that the student be provided with a warm, caring school/classroom environment.
This is vital because, as previously stated, LFS students often find all aspects
of the school environment alien. The idea of not "fitting in" can eventually
result in the development of low self-esteem and the risk of dropping out
(Johnson, Levy, Morales, Morse, and Prokopp, 1986). Past statistics indicate
that for many secondary LEP students, the middle school is often the beginning
of a high dropout rate (Minicucci, 1985; Olsen & Chenn, 1988).
Varying activities, providing cooperative learning opportunities, and using
audio-visual aids while attempting to draw from the student's past experiences
is an excellent strategy to implement. The goal is to not only teach students
literacy skills in the native language, but to also teach meaningful,
communicative, and functional use of the English language. The previously
mentioned ESL Standards provide educators with a foundation from which to
develop various meaningful opportunities for LFS students to learn English.
For example, giving students an opportunity to communicate(using English) in
social settings is Goal 1 Standard 1 of the ESL Standards. According to Holt,
Chips, and Wallace (1991), cooperative learning provides the structure for this
to occur. In cooperative teams, students with lower levels of proficiency can
interact with students who possess a higher level of proficiency in order to
negotiate meaning of the content. In this type of learning environment, LFS
students can begin to build a strong foundation in oral proficiency as they
acquire literacy skills in the second language. Because all students engage in
oral practice and utilize interpersonal skills, all students benefit.
According to Goal 1 Descriptors of the ESL Standards, activities like
cooperative learning can provide students with an opportunity to share and
request information, express needs and feelings, utilize nonverbal
communication, engage in conversations, and conduct transactions. Cooperative
learning activities can also provide LFS students with the skills that are
necessary to function in real-life situations such as the utilization of context
for meaning, the seeking of support from others, and the comparing of nonverbal
and verbal cues.
Because LFS students are generally older, it is important that school
learning result in discourse, products, and performances that have value or
meaning in real life beyond success in school. For this reason, some school
leaders argue that a distinction be made between academic literacy and
functional literacy. Academic literacy is generally identified as that which is
free from error in syntax and word structure, punctuation and spelling.
Functional literacy, on the other hand, varies according to the individual's
needs and divergent roles. These school leaders state that functional literacy
rather than academic literacy should be the goal of education for preliterate
students (Walker de Felix, Waxman, & Paige, 1994). As a result, many current
high school programs have taken this idea a step further and developed courses
that provide the LFS student with the training needed to acquire/maintain a job.
Because the focus of well-designed preliterate programs relies heavily on
learning that is significant and meaningful in real life, authentic assessment
is a must. The goal is to ascertain student progress via a variety of assessment
tools. Continuous teacher observations (informal and/or formal), a collection of
the student's work samples, and periodic anecdotal descriptions of the student's
accomplishments are a few of the methods one can use in assessing the LFS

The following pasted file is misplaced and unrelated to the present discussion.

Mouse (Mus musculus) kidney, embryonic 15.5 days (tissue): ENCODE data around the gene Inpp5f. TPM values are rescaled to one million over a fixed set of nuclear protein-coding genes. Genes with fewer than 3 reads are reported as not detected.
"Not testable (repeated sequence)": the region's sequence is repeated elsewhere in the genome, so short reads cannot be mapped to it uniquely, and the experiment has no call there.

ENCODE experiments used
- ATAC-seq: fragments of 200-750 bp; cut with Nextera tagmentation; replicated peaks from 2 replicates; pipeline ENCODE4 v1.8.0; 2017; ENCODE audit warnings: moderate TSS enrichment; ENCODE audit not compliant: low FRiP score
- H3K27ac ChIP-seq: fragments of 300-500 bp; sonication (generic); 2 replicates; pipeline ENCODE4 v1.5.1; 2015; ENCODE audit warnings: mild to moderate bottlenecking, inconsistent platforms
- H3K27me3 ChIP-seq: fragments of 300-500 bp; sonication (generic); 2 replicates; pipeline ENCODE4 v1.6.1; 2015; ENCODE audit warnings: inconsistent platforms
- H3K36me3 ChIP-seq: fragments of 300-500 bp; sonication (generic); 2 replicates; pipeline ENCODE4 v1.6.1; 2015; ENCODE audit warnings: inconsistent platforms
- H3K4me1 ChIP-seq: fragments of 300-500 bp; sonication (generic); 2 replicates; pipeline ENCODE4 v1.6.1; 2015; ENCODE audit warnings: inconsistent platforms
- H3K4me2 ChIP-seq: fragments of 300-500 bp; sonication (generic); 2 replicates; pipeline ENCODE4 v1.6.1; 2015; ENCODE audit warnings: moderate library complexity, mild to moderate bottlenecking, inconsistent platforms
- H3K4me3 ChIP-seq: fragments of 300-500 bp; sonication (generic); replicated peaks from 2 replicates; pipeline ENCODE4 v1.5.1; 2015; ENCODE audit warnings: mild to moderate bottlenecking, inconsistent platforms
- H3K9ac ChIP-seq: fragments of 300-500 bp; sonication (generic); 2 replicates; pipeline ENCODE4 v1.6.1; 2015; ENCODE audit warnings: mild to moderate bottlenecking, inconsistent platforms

student. To be fully effective, the student and the student's parents should be
allowed to participate in assessing whether or not sufficient progress is being
Provided that schools recognize and address the
special needs of the LFS student population, an LFS student can respond
positively with dramatic progress. Although the progress will often vary
dramatically from that of the literate LEP student, it is important that
teachers recognize it as progress. A proper ILDP, effective instructional
strategies, and authentic assessment aid all those involved(the student, the
teacher, and the parents) in recognizing the progress made as such. The result
is a sense of accomplishment and continued encouragement for learning.
REFERENCES AND RECOMMENDED READING
Chamot, A.U. & O'Malley, J.M. (1986). A cognitive academic language learning approach: An ESL
content-based curriculum. Wheaton: National Clearinghouse for Bilingual
Clark, L., & Starr, I. (1996). Secondary and middle school teaching
methods.(7th ed.) Upper Saddle, NJ: Prentice Hall.
Collier, V.P. (1992). A synthesis of studies examining long-term language
minority student data on academic achievement. Bilingual Research Journal, 16,
Cummins, J. (1981). The role of primary language development in promoting
educational success for language minority students. In California Department of
Education, Schooling and language minority students: A theoretical framework
(pp. 3-50). Los Angeles, CA: Dissemination and Assessment Center, California
State University, Los Angeles.
Hancock, C. (1985). Teaching pre- and semi-literate Laotian and Cambodian
adolescents to read: Helpful hints. (ERIC Document Reproduction Service No. ED
Holt, D.D., Chips, B., & Wallace, D. (1991). Cooperative learning in the
secondary school: Maximizing language acquisition, academic achievement, and
social development. Washington, DC: National Clearinghouse for Bilingual
Johnson, F., Levy, R., Morales, J., Morse, S., & Prokopp, M. (1986).
Migrant students at the secondary level: Issues and opportunities for change.
Las Cruces, NM:ERIC Clearinghouse on Rural Education and Small Schools. ERIC
Document Reproduction Service No. ED 264 070).
Krashen, S.D. & Terrell, T.D. (2000). The natural approach. Pearson
Lado, A. (1990). Ways in which Spanish-speaking illiterates differ from
literates in ESL classrooms. (ERIC Document Reproduction Service No. ED 367
Minicucci, C. (1985). Dropping out, losing out: The high cost for California.
Sacramento, CA: Assembly Office of Research.
Minicucci, C., & Olsen, L. (1992). Programs for secondary limited English
proficient students: A California study. Focus Occasional Paper No. 5
Washington, DC: National Clearinghouse for Bilingual Education.
Morse, S. (1996). Unschooled migrant youth: Characteristics and strategies to
serve them. ERIC Digest. (ERIC Document Reproduction No. ED405 158).
Olsen, L., & Chen, M. T. (1988). Crossing the schoolhouse border:
Immigrant students and the California public schools. San Francisco, CA:
Richard-Amato, P.A. (1996). Making it happen: Interaction in the second
language classroom. White Plains, NY: Addison-Wesley.
The TESOL Association. (1997, March). ESL standards for pre-K-12 students.
Available at http://www.tesol.org/assoc/k12standards/it/02.html
Walker de Felix, J., Waxman, H.C., & Paige, S. 1994). Instructional
processes in secondary bilingual classrooms. Third National Research Symposium
on Limited English Proficient Student Issues: Focus on Middle and High School
This Digest is based on an article originally appearing in Practical
Assessment, Research and Evaluation.